Democrats who support test-driven reform are showcasing a kinder, gentler soundbite to defend the indefensible. No longer do they take the "Sister Soldja" position, showing how macho they are by beating up on two of their most loyal constituencies - teachers and unions. Now, the rationale for attaching stakes to standardized tests isn't teachers being so all-fired awful; now, the voters supposedly demand it.
The current argument is that high-stakes testing may have caused severe damage to students - especially poor children of color - but we can't spend federal dollars without attaching test-driven accountability. Parents are thus being told that their kids are subject to the educational malpractice of test, sort, and punish because school reformers believe that they wouldn't invest in schools unless somebody has to give up a pound of flesh.
If this spin works, Secretary of Education Arne Duncan will soon hold his nose as he promotes the worst of No Child Left Behind, explaining to teachers, students, and parents that imposing his agenda hurts him more than it hurts us.
As high-stakes testing becomes even more unpopular, we can also anticipate more of his efforts to pretend that it isn't punitive. But the use of test scores to punish is, by definition, the use of tests to punish.
Let's engage in a "thought experiment" about what Arne Duncan would have proposed for renewing NCLB if he was focused on improving schools, not defeating adult opponents. Surely he knows that NCLB-type testing failed dramatically. Curriculum was narrowed and poor children of color were disproportionately subjected to drill and kill. Student performance growth on the reliable NAEP tests slowed as the punitive portions of NCLB tests took effect and it declined further after Duncan put bubble-in accountability on steroids.
So what would Duncan have proposed for accountability purposes if he was willing to grapple with the sad lessons of the last 15 years?
Let's start by facing the real-world significance of the seemingly miraculous increase in NCLB test scores at a time when NAEP test score growth mostly decreased or remained pretty stable. The "bubble" was not a victimless scam. At minimum, it meant that the energies of educators were diverted from school improvement to "juking the stats." Whether we refer to the process that jacked up primitive standardized test outcomes as massaging the data or flat-out fabricating it, the integrity of our public education system was compromised. Neither should we ignore the hard work of students and educators that was largely wasted in order to jack up test scores.
If Duncan and company were focused on honest data to highlight and rectify inequities, would they be doubling down on discredited bubble-in testing, or would they pattern their metrics on the highly-respected NAEP methodology? If Duncan really believed testing is a civil rights issue, would he still be stressing the quantity of test scores over their validity? Wouldn't he be proposing an assessment system that minimizes, or even eliminates, the distortions and the education malpractice encouraged by NCLB and his own high-stakes testing regime? Who would not trust results that are based on sampling or grade span testing more than those of high-stakes testing?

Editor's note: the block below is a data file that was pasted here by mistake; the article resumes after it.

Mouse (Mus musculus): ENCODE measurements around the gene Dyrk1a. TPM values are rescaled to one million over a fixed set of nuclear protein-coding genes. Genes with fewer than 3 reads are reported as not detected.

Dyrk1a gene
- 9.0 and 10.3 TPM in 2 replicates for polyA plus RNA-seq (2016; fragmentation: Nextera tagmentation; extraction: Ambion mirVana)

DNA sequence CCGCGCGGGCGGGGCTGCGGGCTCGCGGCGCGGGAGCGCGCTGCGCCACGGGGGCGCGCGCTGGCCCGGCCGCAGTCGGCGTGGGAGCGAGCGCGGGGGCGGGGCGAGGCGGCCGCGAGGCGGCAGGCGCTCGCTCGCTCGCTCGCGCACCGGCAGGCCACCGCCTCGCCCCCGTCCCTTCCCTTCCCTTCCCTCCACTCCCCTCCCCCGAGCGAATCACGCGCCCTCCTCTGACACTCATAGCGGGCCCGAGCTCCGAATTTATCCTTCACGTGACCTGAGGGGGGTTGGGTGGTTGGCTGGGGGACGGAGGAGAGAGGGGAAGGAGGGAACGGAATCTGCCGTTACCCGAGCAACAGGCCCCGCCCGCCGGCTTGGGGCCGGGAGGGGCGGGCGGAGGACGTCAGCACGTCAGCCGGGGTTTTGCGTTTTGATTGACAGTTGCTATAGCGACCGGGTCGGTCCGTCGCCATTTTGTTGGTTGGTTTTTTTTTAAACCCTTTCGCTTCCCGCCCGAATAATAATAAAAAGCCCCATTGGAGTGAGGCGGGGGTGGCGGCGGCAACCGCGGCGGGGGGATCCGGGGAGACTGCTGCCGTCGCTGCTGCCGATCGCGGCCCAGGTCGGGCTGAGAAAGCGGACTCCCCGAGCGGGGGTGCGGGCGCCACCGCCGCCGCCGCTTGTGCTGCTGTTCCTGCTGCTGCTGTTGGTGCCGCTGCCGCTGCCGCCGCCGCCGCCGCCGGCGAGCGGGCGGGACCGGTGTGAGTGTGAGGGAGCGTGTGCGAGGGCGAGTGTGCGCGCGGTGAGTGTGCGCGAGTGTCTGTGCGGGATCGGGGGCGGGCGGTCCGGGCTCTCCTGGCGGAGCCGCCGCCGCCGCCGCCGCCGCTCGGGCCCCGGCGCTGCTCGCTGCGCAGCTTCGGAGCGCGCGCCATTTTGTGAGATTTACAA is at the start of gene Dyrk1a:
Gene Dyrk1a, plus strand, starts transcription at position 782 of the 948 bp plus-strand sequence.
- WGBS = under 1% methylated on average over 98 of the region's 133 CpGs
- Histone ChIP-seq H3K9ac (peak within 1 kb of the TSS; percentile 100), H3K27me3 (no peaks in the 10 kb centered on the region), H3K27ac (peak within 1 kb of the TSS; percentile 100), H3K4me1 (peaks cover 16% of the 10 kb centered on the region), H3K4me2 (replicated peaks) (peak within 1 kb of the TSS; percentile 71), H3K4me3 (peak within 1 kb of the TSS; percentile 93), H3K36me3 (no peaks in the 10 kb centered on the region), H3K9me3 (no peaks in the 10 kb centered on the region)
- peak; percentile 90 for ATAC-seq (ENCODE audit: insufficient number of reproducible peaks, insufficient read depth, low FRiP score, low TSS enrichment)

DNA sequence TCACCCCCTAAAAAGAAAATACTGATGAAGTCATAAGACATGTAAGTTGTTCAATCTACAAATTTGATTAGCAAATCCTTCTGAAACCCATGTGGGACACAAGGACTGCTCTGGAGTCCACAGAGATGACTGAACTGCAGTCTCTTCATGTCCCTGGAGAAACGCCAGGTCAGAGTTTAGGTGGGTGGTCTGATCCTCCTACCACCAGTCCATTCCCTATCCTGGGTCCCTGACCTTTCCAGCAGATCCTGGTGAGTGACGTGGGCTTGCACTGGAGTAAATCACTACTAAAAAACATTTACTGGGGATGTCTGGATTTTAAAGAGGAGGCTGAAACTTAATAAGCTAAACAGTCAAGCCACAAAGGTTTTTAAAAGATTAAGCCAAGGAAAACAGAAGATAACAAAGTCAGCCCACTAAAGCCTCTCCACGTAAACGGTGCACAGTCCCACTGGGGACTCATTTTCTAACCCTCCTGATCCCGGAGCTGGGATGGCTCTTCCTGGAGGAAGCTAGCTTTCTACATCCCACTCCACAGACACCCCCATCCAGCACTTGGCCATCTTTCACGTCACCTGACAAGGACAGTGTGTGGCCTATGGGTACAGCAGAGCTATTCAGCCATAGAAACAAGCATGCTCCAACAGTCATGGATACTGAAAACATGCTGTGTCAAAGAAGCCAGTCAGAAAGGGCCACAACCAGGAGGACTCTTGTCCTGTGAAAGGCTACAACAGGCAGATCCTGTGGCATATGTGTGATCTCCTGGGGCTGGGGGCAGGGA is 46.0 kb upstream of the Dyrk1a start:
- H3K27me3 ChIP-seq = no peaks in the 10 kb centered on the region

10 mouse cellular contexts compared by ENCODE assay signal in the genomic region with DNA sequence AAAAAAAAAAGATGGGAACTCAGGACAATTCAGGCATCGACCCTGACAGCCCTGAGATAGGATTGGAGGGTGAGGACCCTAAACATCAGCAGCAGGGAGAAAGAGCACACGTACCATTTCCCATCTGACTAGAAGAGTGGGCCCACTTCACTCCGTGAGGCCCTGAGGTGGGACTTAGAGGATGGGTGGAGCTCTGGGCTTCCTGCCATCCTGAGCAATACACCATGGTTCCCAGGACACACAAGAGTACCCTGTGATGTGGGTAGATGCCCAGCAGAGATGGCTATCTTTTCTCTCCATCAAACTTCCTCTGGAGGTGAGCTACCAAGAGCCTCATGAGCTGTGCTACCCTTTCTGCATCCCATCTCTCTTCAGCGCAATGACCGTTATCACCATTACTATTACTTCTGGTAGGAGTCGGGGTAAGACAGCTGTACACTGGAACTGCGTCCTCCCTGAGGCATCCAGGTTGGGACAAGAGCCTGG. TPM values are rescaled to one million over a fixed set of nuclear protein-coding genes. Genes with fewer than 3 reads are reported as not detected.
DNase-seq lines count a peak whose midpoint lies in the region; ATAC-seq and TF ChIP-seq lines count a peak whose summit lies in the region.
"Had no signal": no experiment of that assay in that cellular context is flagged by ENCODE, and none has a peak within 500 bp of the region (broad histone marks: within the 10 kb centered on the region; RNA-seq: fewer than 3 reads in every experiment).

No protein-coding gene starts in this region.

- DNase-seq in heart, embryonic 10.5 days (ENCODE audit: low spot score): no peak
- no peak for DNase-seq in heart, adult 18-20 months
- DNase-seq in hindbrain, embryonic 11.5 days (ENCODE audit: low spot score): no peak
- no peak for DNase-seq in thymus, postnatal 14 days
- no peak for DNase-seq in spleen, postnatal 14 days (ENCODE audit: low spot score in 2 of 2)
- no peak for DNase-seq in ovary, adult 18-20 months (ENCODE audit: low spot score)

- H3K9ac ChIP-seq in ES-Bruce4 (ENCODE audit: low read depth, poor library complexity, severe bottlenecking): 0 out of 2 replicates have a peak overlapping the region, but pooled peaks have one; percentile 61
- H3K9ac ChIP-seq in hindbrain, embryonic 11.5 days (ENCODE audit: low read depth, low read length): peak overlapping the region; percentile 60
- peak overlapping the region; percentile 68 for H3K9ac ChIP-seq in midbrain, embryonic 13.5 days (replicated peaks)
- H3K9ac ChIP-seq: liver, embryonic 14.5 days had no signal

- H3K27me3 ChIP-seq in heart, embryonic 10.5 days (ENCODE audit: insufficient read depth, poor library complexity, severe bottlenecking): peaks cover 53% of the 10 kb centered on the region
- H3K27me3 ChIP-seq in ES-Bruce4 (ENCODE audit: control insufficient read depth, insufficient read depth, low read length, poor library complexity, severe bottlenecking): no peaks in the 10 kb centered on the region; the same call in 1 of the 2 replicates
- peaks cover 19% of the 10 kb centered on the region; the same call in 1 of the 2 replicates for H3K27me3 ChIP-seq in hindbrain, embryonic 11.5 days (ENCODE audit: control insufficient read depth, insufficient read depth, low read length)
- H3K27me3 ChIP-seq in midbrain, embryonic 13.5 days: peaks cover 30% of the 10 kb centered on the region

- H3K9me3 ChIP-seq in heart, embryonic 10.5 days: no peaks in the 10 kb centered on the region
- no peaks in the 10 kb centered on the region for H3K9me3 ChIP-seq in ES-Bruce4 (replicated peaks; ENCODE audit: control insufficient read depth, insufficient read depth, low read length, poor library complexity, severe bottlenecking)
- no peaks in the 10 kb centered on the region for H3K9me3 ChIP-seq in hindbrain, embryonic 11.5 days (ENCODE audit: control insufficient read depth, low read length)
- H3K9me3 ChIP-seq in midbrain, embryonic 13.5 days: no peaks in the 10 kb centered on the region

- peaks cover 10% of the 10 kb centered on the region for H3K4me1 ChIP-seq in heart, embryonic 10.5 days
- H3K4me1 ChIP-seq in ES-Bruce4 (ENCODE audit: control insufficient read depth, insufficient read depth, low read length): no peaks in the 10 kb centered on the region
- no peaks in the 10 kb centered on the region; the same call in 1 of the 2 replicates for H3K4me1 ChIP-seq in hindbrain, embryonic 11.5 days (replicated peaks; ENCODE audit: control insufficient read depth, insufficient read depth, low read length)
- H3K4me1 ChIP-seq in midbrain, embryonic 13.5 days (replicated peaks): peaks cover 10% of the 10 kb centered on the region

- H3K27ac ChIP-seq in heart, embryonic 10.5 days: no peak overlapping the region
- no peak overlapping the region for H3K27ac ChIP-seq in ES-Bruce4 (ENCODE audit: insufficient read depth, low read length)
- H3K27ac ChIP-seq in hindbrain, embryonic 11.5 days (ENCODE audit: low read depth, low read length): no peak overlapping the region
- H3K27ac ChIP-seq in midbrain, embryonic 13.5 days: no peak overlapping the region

For argument's sake, let's think of how we would devise the best possible testing system. Let's just accept the premise that the more tests the better. We could then continue to test almost every student, every year, while using those results as a Consumers' Report, a body of diagnostic data.
To gain the benefits of testing while reducing its unintended harm, all we would have to do would be to create a "firewall" between individuals' test score result and the evaluation of individual teachers and administrators. States would be encouraged to use value-added estimates for decision-making, especially in the hands of objective school evaluators or an "Inspectorate." If state's sought to use test score growth to evaluate educators, they would have to do so on their own dime.
The obvious problem is that Duncan, with the assistance of the Gates Foundation, has already coerced states into changing their laws. By now, I bet, most states would love to toss value-added evaluations into the ash can of history. What lawmakers need is a fig leaf to allow them to undo a rash mistake without getting blamed for having leaped before they looked into the merits of using test score growth to evaluate educators.
The bigger problem, I suspect, is that it would be hard to create a fig leaf huge enough to provide cover for Arne Duncan and Bill Gates, the architects of the sham which is vams for teacher evaluations. Whether or not it was Gates behind the scenes pressuring him to do so, it was Duncan who coerced states into linking the individual teachers' test score outcomes and their evaluations. He's not likely to admit to the foolishness of this overreach.
But we Democrats should not simply lay the blame on Duncan and Gates. To a greater or lesser degree aren't we all guilty of trying to look tough so that Republicans can't paint us a liberal wimps?
And that leads to another thought experiment. What if we abandoned the blame game of the last 15 years? What if reformers who say that hate the use of tests to punish agreed to stop using tests to punish? What if we worked for a real civil rights movement of the 21st century? What if we dared to say out loud that Americans should invest in schools where all children get the education that they need and deserve?